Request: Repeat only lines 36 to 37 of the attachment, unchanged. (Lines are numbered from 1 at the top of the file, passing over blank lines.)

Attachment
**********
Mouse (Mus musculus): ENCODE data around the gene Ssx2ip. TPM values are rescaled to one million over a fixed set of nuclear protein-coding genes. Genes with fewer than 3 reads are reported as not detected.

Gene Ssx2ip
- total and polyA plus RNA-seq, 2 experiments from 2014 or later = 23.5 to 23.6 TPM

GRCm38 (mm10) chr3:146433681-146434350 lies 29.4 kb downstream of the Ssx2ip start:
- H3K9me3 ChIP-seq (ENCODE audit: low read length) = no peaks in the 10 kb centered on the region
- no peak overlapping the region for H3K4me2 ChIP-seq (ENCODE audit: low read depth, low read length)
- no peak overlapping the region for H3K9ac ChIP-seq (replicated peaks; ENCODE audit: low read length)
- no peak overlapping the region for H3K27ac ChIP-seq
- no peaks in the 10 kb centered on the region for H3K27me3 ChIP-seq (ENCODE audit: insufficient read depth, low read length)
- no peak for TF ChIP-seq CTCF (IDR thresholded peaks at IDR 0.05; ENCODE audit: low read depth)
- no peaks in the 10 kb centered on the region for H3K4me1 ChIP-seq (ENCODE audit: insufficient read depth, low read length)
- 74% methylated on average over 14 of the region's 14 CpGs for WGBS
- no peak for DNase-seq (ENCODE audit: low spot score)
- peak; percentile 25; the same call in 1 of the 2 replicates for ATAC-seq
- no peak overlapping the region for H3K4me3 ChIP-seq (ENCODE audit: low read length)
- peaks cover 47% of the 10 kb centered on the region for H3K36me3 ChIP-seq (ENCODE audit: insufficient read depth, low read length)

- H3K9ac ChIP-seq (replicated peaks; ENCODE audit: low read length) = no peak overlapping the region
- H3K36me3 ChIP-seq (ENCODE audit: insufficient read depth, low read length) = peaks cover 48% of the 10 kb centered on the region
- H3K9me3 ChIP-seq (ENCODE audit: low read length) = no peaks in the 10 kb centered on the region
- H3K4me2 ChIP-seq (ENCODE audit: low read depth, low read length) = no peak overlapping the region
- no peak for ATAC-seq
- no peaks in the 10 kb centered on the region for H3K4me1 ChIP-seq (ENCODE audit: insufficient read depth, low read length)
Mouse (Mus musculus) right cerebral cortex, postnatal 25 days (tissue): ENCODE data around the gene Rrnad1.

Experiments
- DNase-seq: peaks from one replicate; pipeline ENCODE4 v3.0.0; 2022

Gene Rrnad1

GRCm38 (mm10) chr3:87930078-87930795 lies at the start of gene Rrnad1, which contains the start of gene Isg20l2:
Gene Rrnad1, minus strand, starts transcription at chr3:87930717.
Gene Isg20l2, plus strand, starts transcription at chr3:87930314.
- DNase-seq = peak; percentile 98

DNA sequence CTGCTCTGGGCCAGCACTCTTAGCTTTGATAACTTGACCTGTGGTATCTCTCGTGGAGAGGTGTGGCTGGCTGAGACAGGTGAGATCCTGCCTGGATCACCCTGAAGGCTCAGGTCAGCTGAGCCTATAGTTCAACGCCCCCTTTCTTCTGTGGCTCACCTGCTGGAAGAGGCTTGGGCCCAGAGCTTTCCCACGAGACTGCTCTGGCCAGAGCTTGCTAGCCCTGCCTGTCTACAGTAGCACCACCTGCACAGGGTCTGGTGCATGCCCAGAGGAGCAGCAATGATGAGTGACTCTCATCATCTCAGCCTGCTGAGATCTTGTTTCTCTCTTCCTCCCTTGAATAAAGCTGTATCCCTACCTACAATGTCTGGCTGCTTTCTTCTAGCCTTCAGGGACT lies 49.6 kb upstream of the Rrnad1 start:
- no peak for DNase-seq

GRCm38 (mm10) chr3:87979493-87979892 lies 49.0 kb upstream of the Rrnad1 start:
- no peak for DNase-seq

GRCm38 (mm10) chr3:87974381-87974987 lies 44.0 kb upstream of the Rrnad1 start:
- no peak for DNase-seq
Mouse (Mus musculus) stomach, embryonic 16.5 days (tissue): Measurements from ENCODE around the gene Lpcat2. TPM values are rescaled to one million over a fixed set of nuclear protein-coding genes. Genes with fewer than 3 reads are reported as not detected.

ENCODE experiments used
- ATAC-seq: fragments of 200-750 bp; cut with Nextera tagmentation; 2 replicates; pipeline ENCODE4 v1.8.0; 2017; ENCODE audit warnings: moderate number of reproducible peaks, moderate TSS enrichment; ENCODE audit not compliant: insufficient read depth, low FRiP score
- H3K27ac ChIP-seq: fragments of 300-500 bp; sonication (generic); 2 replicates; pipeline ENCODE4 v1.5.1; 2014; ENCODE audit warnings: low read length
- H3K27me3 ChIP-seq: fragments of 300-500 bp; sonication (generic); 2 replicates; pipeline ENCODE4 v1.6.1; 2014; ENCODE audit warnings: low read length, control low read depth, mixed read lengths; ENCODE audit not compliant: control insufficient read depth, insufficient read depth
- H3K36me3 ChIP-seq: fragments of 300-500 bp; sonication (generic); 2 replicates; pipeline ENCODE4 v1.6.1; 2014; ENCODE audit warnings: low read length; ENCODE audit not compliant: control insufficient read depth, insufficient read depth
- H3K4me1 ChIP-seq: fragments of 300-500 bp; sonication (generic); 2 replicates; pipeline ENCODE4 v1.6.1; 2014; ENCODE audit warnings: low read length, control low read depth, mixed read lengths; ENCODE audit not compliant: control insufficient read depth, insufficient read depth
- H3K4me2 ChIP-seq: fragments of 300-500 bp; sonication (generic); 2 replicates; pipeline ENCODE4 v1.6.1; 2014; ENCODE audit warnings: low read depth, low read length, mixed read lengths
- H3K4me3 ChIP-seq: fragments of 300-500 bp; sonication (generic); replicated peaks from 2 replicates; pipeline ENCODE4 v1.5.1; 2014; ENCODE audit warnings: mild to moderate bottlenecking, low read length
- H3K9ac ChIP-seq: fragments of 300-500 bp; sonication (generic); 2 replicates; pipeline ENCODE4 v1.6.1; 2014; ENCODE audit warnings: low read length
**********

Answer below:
- no peak for DNase-seq
Mouse (Mus musculus) stomach, embryonic 16.5 days (tissue): Measurements from ENCODE around the gene Lpcat2. TPM values are rescaled to one million over a fixed set of nuclear protein-coding genes. Genes with fewer than 3 reads are reported as not detected.